The world formerly functioned vertically because everything was concentrated: information, control of the factories, labor relations. The decisions were centralized and the society knew what the power structures would permit. The world of today is increasingly horizontal, one in which information has a multiplicity of sources (that are autonomous, such as the social networks, and feed onto themselves); in the economy value is added along the process of production over which no centralized authority has control; and the unions have lost their capacity to control downwards and sell the service to the powers that be. This, what takes place in political ambits, is not distinct from what is observed in schools, families and governments. The monopoly of power disappeared, or at least became dramatically weakened, because it is incompatible with a modern economy and a society with the means to develop itself.
The phenomenon is universal and no one can be exempt, except if one opts for impoverishment on abstracting oneself from the exterior world, as occurs with some reclusive systems. Although, of course, each country has its own characteristics that emanate from its history and circumstances, many of the challenges that Mexico faces are not, at least in concept, radically different from those of other nations.
What follows is an evaluation of China* that, were I to remove the name, would appear to be absolutely Mexican:
- “Contemporary authoritarian regimes, lacking popular legitimacy endowed by a competitive political process, have essentially three means to hold on to their power. One is bribing their populations with material benefits, a second one is to repress them with violence and fear, and a third is to appeal to their nationalist sentiments. [The government] has employed all three instruments, but it has depended mainly in economic performance and has resorted to (selective) repression and nationalism only as a secondary means of rule.”
- “Autocracies forced to strike a Faustian bargain with performance-based legitimacy are destined to lose the wager because the socioeconomic changes resulting from economic growth strengthen the autonomous capabilities of urban-based social forces, such as private entrepreneurs, intellectuals, professionals, religious believers, and ordinary workers through higher levels of literacy, greater access to information, accumulation of private wealth, and improved capacity to organize collective action.”
- “If the [country’s] long-term economic woes are purely structural, the country’s prospects are not necessarily dire. Effective reforms could reallocate resources more efficiently to make the economy more productive.”
- “To be sure, the economic reforms… have changed the country beyond recognition. However, the [system] has yet to shed its predatory instincts and institutions.”
- “The [government’s] rejection of any meaningful limits in its power implies, in practical terms, that [China] cannot have truly independent judicial systems or regulatory agencies capable of enforcing laws and the rules.”
- “As long as the party places itself above the law, real pro-market economic reforms are impossible”.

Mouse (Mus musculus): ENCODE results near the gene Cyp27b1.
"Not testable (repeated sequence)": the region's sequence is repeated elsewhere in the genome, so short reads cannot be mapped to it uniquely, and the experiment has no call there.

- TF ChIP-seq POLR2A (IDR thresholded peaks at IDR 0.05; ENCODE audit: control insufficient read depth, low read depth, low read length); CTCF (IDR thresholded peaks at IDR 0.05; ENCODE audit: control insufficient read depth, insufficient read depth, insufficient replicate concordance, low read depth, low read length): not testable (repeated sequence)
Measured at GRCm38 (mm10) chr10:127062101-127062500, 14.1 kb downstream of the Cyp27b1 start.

- “What is holding the Chinese economy back is not its dynamic private sector, but its inefficient state-owned enterprises which continue to receive subsidies and waste precious capital.”
- “Genuine and complete economic reforms, if actually adopted, will threaten to destroy such foundations.”
- “The continuation… of predatory and extractive institutions precludes successful, radical, and complete market reforms… (making impossible) the task of constructing a genuine market economy supported by the Rule of Law. The notion is that wealth is positively correlated with democracy. A closer look at the data, however, shows that nearly all the wealthy countries ruled by dictatorships are oil-producing states, where the ruling elites have the capacity to bribe their people into accepting autocratic rule.”
- “As the era of rapid growth produced by partial reforms and one-off favorable factors or events ends, sustaining [the country’s] economic growth requires a radical overhaul of its economic and political institutions in order to achieve greater efficiency. But since this fateful step will destroy the economic foundations of [the system’s] rule it is hard to imagine that the party will commit economic, and hence political, suicide.”
- “Those unconvinced by such reasoning should count the number of dictatorships in history that willingly gave up their privileges and control over the economy in order to ensure long-term national prosperity.”
- “The most important source of change in authoritarian regimes is the collapse of the unity of the ruling elites… This development is caused principally by the intensification of conflict among the ruling elites over the strategies of regime survival and distribution of power and patronage… Experience from democratic transitions since the mid-1970s shows that, as autocracies confront challenges from social forces demanding political change, the most divisive issue among ruling elites is whether to repress such forces through escalating violence or to accommodate them through liberalization.”
The politico-economic dynamics of Mexico and of China are radically distinct, but the challenge is highly similar.
*Pei, Minxin, Twilight of the CPP? The American Interest, Spring 2016
a quick-translation of this article can be found at www.cidac.org